The problem if you’re a body builder and you put it right underneath the muscle, the end of the muscle, when you divide it, can flick up and join onto the skin. When you’re doing a show and you’re contracting, and you’re pulling your hands close together and you’re showing your pecs off, the problem is you get an indentation in the skin beside the sternum if you’ve got low body fat because the end of the muscle can join up to the skin instead of [inaudible 00:32:02] the sternum [inaudible 00:32:04] what I found in body builders, the best thing to do is not to go subglandular, but to do submuscular, but not with a division up along the sternum, just do a low pec major release, so you’re still getting some muscular placement, which works pretty good. And you’re getting a more natural look than that stack on tennis ball because of the low body fat.

But, you’re not getting the muscle [inaudible 00:32:24] onto the skin on the inside, which can be a problem when you’re doing [inaudible 00:32:27]

Trish Hammond: Yeah, so when it comes down to it, it depends on the patient as to what you’re gonna do doesn’t it?

Dr Mark Vucak: Depends on the patient what we’re gonna do, also depends where they are in their career because some people it’s a long time ambition, but some people are ending the careers and [inaudible 00:32:45] might be an off season, and if you haven’t got long to go because everybody has a period of time to do as fast as you can [inaudible 00:32:57] if you can.

Trish Hammond: Well, that’s been great, that’s been so interesting, thank you so much for that.

Dr Mark Vucak: I mean I love what I do, it’s just so interesting, but the main thing is that once you’ve got a handle on the technique the main thing is just really listening to the patient, understanding what they want, and giving them something that they’re happy with, and if they’re not happy you fix it up until they are happy. You know, I don’t like to leave them scarred, I wanna make sure everybody’s happy and … but, that’s the thing I mean you live in a place, in a rural environment, I mean, we have the technique and the expertise, we have the patients, but if you’re not a good surgeon then everybody knows about it.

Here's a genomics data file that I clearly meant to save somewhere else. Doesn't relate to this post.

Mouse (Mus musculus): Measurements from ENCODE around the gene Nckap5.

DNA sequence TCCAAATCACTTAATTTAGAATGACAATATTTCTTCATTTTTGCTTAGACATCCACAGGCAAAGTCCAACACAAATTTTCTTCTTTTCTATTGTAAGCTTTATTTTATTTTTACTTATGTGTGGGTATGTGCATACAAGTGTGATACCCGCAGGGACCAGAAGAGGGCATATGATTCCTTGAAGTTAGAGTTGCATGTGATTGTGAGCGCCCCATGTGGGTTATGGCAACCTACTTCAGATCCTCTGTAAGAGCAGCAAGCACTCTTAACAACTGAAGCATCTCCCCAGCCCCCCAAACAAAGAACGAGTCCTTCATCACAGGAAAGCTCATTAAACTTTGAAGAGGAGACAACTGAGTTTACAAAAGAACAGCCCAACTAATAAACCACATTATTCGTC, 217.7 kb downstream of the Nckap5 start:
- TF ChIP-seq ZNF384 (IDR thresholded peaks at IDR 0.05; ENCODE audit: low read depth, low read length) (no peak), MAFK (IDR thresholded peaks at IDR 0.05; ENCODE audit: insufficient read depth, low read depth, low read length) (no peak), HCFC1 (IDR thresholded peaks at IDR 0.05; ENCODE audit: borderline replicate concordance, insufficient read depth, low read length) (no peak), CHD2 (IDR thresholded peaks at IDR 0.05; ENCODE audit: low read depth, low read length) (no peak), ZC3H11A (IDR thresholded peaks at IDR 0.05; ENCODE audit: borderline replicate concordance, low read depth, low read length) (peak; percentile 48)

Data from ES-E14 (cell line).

Trish Hammond: That’s exactly right.

Dr Mark Vucak: Word of mouth. If you live in Sydney, or you live on the Gold Coast and you’re a bad surgeon we’ll no one knows about it, and you can keep on going, but if you’re in a small town everyone knows about it [inaudible 00:33:52] has to be good.

Trish Hammond: It’s true, that’s true, yeah. You gotta really look out. I mean, everyone has to look after their patients anyway, but yeah, especially in a small town because yeah people talk.

Dr Mark Vucak: [inaudible 00:34:02]

Trish Hammond: Yeah. Oh, that’s been awesome, thank you so much, and I hope you don’t mind if we call on you another time to do another podcast, that would be amazing.

Dr Mark Vucak: Okay, that would be great.

Trish Hammond: Awesome. All right, well thank you, ladies and guys out there if you’re up in far north Queensland, anywhere from Townsworth through to [inaudible 00:34:23] through to Rockhampton, and you’re looking for a surgeon, definitely don’t go past Queensland Plastic Surgery, you can get them through the plastic surgery hub website or drop us an email to [email protected] or just Google Queensland Plastic Surgery, easy.

So, thank you so much Dr. Vucak.

Dr Mark Vucak: Great super, thanks again.

Trish Hammond: Thank you, bye.

Dr Mark Vucak: Bye.